Trauma & Transformation: Growing in the Aftermath of Suffering


Richard G. Tedeschi & Lawrence G. Calhoun

  • Citations
  • Add to My List
  • Text Size

  • Chapters
  • Front Matter
  • Back Matter
  • Subject Index
  • Dedication

    For Mary Lynne, Eliza, and Mary Laura. The joys of my life.

    L. G. C.

    For Joan, Michael, and my parents, for all they have given.

    R. G. T.


    View Copyright Page


    This volume is an attempt to weave together material from various writings in philosophy, religion, and especially psychology to account for a phenomenon that has been recognized since ancient times but given little attention by psychologists: the experience of personal growth or strengthening that often occurs in persons who have faced traumatic events. We use an essentially cognitive framework to explain this experience because changes in belief systems seem to be so often reported by persons who describe their growth, and these beliefs appear to play a central role in relieving emotional distress and encouraging useful activity.

    Although both of us have experienced traumatic events in our lives, we are personally unfamiliar with many of the events mentioned in this book. Our teachers have been the clients with whom we have worked as clinicians, and the people who have agreed to talk with us, sometimes for hours, as part of our research studies in this area. It is to these people we owe the greatest debt. They have not only informed us as psychologists, but made us more sensitive to the struggles and victories of those who have been most painfully touched by life.

    We hope that we have presented information in a way that is accessible to clinicians, laypersons, and especially in Chapter 9, other people who have experienced trauma. We have also tried to summarize a far-flung literature and describe a way of understanding the process of growth that will encourage more attention from researchers. In addition, we believe that this book can be used as a supplementary text in courses on human development, crisis intervention, and introductory courses in counseling and psychotherapy. It is also our hope that this book will be useful as a resource for helping professionals in a variety of disciplines, including psychology, social work, psychiatry, family counseling, human services, nursing, and sociology.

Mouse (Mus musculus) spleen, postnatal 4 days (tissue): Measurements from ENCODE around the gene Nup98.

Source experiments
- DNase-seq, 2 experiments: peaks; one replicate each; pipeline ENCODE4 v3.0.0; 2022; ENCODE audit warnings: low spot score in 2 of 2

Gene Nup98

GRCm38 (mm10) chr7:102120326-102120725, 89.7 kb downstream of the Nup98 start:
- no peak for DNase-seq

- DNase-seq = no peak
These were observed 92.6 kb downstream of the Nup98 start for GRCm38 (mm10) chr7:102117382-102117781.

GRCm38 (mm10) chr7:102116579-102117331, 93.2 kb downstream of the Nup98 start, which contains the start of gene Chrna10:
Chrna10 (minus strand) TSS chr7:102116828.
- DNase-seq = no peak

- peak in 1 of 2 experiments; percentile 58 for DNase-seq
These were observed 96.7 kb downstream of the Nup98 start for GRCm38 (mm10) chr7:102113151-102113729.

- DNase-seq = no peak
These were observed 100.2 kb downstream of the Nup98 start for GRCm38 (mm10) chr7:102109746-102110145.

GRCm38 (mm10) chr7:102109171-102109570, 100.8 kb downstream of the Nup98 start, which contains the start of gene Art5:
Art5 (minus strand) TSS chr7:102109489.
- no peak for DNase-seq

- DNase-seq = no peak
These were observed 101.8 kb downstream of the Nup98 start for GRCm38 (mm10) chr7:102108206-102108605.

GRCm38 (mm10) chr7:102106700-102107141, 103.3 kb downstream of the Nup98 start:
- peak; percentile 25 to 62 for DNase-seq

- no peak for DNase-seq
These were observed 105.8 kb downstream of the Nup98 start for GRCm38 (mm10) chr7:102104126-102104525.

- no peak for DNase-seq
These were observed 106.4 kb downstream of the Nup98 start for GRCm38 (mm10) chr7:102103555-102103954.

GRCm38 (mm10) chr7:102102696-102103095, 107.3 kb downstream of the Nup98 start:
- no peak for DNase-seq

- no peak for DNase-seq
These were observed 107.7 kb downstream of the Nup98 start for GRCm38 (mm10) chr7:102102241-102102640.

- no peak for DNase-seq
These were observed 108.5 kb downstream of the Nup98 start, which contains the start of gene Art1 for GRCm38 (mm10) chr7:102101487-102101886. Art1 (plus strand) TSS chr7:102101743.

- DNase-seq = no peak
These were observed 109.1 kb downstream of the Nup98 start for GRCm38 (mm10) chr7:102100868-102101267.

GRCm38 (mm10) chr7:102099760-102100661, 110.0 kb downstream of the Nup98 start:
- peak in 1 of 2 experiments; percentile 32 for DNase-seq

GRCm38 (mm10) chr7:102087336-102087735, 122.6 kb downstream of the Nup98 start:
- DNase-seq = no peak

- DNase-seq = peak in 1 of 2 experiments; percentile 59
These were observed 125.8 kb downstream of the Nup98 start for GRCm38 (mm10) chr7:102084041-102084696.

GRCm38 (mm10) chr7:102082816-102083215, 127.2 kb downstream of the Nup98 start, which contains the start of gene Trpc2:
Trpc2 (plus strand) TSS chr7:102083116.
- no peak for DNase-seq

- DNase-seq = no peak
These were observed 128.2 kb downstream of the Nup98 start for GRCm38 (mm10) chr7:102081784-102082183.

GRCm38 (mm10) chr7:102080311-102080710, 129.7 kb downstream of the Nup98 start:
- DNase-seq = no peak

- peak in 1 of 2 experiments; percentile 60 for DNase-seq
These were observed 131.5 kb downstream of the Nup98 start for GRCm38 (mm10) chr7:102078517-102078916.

We wish to acknowledge the assistance of Arnie Cann, Lori Folk, Carl Frye, Donna Harding, and the other students and colleagues with whom we have the pleasure to work. We thank Raymond Berger for his helpful and incisive review of our manuscript. We are especially grateful for the reassignment of duties granted to the senior author by the University of North Carolina at Charlotte. This greatly facilitated the completion of this project. Finally, we express our appreciation to our editors at Sage, Marquita Flemming and Jim Nageotte, for supporting our work.

    Richard G.Tedeschi, Lawrence G.Calhoun, Charlotte, North Carolina
  • Appendix: The Post Traumatic Growth Inventory

    Indicate for each of the statements below the degree to which this change occurred in your life as a result of your crisis, using the following scale.

    • 1 = I did not experience this change as a result of my crisis.
    • 2 = I experienced this change to a very small degree as a result of my crisis.
    • 3 = I experienced this change to a small degree as a result of my crisis.
    • 4 = I experienced this change to a moderate degree as a result of my crisis.
    • 5 = I experienced this change to a great degree as a result of my crisis.
    • 6 = I experienced this change to a very great degree as a result of my crisis.
    • My priorities about what is important in life. (IV)
    • I'm more likely to try to change things which need changing. (I)
    • An appreciation for the value of my own life. (IV)
    • A feeling of self-reliance. (Ill)
    • A better understanding of spiritual matters. (V)
    • Knowing that I can count on people in times of trouble. (II)
    • A sense of closeness with others. (II)
    • Knowing I can handle difficulties. (Ill)
    • A willingness to express my emotions. (II)
    • Being able to accept the way things work out. (Ill)
    • Appreciating each day. (IV)
    • Having compassion for others. (II)
    • I'm able to do better things with my life. (I)
    • New opportunities are available which wouldn't have been otherwise. (I)